From Publishers Weekly
Recounting the life he led during the nine months he was not working, Marsh opens with his operation for "anal fistula"; the six-week convalescence enables him to reflect on his next step after learning that the firm he runs in Sydney, Australia, is being closed. Breaking open the family nest egg, he decides to escape the pattern of "enforced inertia that kept men in a tie and at the office" and to take a year off. Marsh's epiphanies during his hiatus include the realization that he is fat, but more poignantly, that he is an alcoholic. While the light tone of the book sometimes undermines his struggle with alcohol, Marsh clearly takes it seriously. The strength of the memoir lies in the intimate and often humorous moments he shares as he reconnects with his wife and four children. Whether it is his preschool-aged daughter announcing to her gymnastics teacher, "We don't touch Daddy's willy because it's dirty," or the more somber account of his wife talking him out of having a glass of wine, Marsh is at his best in vignettes. The narrative slows in the middle, during a European trip with his wife, but when Marsh finally re-enters the workforce, he does so recognizing that instead of obsessing about the time he misses with his family, he should enjoy the moments he has. (May)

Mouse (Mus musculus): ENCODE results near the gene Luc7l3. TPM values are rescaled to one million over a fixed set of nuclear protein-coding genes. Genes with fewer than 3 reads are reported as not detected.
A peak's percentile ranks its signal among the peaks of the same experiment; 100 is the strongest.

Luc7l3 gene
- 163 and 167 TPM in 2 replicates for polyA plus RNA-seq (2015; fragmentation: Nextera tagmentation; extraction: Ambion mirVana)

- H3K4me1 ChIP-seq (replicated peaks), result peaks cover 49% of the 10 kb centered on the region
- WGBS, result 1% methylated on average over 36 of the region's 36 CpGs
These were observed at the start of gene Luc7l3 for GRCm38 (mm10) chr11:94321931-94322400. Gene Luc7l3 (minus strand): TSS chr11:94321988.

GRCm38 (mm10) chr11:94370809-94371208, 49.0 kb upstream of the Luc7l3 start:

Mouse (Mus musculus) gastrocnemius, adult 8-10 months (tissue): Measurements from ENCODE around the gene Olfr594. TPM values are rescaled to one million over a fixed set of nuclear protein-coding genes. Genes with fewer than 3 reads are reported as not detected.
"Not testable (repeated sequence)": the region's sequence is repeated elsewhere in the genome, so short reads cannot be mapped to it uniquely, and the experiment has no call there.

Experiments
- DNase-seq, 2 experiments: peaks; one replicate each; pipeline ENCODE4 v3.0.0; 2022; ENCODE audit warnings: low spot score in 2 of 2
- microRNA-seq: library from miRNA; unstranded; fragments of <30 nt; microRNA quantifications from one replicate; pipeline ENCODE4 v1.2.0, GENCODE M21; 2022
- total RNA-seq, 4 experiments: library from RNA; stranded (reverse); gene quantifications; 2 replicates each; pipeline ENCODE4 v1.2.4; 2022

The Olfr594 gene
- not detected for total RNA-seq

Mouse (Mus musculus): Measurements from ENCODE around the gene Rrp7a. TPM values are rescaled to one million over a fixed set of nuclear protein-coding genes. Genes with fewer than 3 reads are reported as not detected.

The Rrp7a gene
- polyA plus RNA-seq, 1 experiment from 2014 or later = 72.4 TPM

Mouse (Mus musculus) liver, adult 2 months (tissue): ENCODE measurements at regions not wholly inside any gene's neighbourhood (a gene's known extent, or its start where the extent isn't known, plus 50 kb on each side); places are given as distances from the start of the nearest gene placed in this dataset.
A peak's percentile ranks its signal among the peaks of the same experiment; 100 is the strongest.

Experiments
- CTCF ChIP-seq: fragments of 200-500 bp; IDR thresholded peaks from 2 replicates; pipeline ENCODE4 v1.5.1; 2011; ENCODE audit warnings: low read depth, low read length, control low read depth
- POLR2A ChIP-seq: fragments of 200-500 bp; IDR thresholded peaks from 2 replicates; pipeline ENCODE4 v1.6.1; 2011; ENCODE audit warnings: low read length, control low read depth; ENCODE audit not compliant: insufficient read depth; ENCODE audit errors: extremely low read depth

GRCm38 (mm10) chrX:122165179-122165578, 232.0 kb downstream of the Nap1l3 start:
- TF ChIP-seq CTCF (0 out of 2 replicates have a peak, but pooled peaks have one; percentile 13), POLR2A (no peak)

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When a business misadventure offers Marsh the opportunity to take a hiatus from work, he expects to spend some time relaxing with his wife and four young children, rediscovering his family after years as a CEO in Australia. He didn't count on rediscovering himself. This is the touching and laugh-out-loud funny story of a man who embarked on a life-changing odyssey without the slightest clue about what to expect. The book has plenty of the usual comic episodes (see Dad try to get his kids to school on time! Watch as his daughter embarrasses him in front of the foxy gym instructor!), but it also tackles some serious issues. In order to avoid having his dream of "dropping out" become a nightmare, Marsh and his family not only had to adjust to a reduced standard of living but also had to learn how to balance the sudden abundance of "free time" with a seemingly endless list of new things to learn. A very funny but also enlightening and inspiring memoir. David PittCopyright © American Library Association. All rights reserved